by Dinatarine devi
2014 Unalloyed, Inc.
Review by Lavanya-mangala-devi dasi
The attractive boxed calligraphic case housing this weighty two-volume biography feels like it might contain a stash of gold bars. However Dinatarine devi’s elaborate 1000+ page chronicle of Yamuna devi’s life is even more valuable than gold. From the charming account of her birth as Joan Campanella in a remote Montana mining town to the poignant details of her saintly demise, this story of a rare devotee who unswervingly imbibed and promulgated ancient India’s revered bhakti yoga tradition amidst modern society is a compelling and life-changing read.
Indeed, the exquisitely crafted pages of this masterful work embellished with filigree and artistic border designs presents much more than insightful memoirs from Yamuna devi’s personal journals, recollections of friends and family, as well as an expert narrative of her sanctified journey, for this colorful composition also captures a magical slice in time from America’s cultural revolution when youthful seekers were searching for genuine spiritual gurus and philosophy. Initiated on March 7, 1967 in San Francisco by His Divine Grace A.C. Bhaktivedanta Swami Prabhupada, Yamuna not only grew up in the newly formed International Society for Krishna Consciousness (ISKCON) but also catalyzed significant media and popular exposure for the fledgling Hare Krishna Movement through lead recordings with George Harrison at Apple Studios, key meetings with international dignitaries such as Indira Gandhi and her award-winning vegetarian cookbooks.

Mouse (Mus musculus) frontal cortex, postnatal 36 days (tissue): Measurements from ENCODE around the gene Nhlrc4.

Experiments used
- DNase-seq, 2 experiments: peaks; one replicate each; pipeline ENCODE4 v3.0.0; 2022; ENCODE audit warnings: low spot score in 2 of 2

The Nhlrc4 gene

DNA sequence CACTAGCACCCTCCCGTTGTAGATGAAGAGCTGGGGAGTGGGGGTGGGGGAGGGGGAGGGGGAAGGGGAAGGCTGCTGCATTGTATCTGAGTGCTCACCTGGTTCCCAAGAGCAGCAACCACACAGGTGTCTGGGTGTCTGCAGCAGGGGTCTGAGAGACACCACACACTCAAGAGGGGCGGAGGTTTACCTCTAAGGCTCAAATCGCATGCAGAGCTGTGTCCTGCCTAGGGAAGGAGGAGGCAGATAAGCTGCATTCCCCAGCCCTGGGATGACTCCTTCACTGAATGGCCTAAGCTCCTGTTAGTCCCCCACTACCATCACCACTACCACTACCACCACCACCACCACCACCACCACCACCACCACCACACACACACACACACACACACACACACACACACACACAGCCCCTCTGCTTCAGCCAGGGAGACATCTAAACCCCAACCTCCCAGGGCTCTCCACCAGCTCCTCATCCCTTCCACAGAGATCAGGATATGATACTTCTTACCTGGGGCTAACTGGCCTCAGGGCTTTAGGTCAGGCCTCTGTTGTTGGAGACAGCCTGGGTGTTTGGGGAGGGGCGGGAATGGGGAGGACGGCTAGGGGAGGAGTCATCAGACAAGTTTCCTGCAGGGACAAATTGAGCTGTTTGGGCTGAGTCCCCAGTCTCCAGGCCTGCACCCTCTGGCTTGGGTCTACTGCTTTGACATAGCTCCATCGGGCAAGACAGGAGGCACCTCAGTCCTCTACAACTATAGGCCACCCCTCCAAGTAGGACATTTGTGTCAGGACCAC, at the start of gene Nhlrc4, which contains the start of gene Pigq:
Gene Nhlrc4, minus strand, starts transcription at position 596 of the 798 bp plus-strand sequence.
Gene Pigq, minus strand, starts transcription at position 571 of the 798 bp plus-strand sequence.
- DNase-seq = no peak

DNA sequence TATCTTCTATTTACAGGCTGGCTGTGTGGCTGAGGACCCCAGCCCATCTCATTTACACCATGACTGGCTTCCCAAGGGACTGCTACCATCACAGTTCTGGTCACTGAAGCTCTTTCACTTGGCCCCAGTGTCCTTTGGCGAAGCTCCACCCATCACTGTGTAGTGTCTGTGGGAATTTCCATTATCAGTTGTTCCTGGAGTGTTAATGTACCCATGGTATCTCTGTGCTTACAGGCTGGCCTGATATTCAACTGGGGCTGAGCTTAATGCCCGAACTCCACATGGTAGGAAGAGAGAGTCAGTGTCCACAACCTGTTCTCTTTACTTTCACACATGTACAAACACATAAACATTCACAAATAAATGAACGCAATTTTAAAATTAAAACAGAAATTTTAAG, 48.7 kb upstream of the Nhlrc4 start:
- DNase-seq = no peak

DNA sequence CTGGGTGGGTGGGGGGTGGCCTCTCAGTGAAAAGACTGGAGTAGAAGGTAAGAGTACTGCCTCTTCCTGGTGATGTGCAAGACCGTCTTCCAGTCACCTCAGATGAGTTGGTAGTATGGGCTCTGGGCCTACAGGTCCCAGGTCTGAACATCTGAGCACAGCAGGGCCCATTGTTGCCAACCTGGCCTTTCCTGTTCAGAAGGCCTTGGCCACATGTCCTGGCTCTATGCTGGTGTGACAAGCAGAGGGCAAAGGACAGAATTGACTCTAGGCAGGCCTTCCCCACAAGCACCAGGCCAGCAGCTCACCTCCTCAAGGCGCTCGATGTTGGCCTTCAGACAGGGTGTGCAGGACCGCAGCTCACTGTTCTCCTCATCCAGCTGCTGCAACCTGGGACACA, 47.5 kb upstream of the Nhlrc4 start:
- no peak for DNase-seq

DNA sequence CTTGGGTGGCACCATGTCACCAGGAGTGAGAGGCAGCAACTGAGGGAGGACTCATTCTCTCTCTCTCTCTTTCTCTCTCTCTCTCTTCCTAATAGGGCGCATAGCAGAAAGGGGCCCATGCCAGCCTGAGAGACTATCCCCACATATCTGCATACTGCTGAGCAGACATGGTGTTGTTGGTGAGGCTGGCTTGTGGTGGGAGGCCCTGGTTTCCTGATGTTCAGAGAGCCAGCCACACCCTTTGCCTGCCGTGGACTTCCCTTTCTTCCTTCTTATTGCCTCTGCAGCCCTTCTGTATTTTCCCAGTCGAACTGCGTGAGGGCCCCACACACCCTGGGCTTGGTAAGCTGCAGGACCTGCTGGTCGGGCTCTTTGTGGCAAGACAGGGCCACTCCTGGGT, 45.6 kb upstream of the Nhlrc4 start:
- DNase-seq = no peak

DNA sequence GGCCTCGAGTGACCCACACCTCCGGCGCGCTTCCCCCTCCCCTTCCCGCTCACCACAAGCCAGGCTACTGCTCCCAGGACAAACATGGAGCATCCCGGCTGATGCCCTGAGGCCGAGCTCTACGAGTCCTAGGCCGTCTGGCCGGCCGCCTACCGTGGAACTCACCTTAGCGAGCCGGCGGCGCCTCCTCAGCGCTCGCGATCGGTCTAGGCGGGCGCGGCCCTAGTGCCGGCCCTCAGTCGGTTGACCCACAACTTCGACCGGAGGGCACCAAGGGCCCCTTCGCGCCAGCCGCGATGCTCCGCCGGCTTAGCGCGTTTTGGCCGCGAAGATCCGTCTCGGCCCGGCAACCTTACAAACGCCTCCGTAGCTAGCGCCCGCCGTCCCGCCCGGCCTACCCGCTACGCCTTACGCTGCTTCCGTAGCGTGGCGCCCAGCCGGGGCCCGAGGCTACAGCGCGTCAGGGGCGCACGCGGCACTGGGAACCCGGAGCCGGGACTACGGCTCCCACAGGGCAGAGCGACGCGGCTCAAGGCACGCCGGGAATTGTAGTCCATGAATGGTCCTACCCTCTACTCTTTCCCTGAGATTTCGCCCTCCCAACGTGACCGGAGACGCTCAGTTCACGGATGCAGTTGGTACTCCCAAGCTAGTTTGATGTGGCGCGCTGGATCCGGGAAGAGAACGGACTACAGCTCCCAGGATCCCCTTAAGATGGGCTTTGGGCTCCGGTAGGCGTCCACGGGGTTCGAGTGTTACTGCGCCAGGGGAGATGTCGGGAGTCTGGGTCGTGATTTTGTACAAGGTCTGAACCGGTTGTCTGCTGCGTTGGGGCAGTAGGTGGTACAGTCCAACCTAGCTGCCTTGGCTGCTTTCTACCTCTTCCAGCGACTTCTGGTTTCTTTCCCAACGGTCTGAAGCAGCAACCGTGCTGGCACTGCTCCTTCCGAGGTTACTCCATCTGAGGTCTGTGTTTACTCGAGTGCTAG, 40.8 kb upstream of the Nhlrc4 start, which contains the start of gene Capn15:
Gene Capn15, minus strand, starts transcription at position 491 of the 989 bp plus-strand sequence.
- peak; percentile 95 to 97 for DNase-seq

Since Yamuna was a very dear disciple of Swami Prabhupada, this book offers priceless vignettes of both herself and her charismatic Guru, along with an enchanted band of starry-eyed spiritual revolutionaries who inaugurated a worldwide explosion of love and devotion for the Supreme Lord Krishna. It also portrays the amazing disparity between a woman of bold conviction who pioneered the infrastructure for Swami Prabhupada’s Bhakti Yoga sect amidst male-centric societies, both in India and the West. Although Yamuna endured endless physical and mental austerities during her travels throughout India, her greatest triumph was to maintain full surrender to her guru while simultaneously managing challenging projects amidst extreme social pressure from her male-bodied peers. What emerges is victory over seemingly insurmountable odds, crowned by glorious forgiveness of and selfless love for the very ones who tried to sabotage her divine odyssey.
This excellent personal history depicts the depth of Yamuna’s devi’s soulful absorption in the loving mellows of devotion juxtaposed against her adroit interactions amidst contemporary society. Even though never ordained as an initiating guru herself, it is obvious that she was a beloved teacher and guide for countless persons of diverse ages, genders and dispositions throughout the globe.
Yamuna’s blessed legacy lives on at: